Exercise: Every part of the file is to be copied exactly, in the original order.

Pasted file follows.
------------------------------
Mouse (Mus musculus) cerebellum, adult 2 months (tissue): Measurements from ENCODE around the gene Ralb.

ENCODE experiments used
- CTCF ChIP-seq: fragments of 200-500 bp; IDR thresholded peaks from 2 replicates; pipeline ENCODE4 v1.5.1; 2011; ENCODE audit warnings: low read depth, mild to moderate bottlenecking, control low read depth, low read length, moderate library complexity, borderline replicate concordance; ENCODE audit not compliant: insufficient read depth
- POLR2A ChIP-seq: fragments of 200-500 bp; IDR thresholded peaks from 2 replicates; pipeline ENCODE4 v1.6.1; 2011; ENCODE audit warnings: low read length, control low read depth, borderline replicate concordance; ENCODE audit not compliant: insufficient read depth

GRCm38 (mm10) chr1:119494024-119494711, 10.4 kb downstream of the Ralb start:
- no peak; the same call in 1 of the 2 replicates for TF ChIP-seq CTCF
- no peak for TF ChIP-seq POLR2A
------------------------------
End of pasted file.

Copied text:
Mouse (Mus musculus) cerebellum, adult 2 months (tissue): Measurements from ENCODE around the gene Ralb.

ENCODE experiments used
- CTCF ChIP-seq: fragments of 200-500 bp; IDR thresholded peaks from 2 replicates; pipeline ENCODE4 v1.5.1; 2011; ENCODE audit warnings: low read depth, mild to moderate bottlenecking, control low read depth, low read length, moderate library complexity, borderline replicate concordance; ENCODE audit not compliant: insufficient read depth
- POLR2A ChIP-seq: fragments of 200-500 bp; IDR thresholded peaks from 2 replicates; pipeline ENCODE4 v1.6.1; 2011; ENCODE audit warnings: low read length, control low read depth, borderline replicate concordance; ENCODE audit not compliant: insufficient read depth

GRCm38 (mm10) chr1:119494024-119494711, 10.4 kb downstream of the Ralb start:
- no peak; the same call in 1 of the 2 replicates for TF ChIP-seq CTCF
- no peak for TF ChIP-seq POLR2A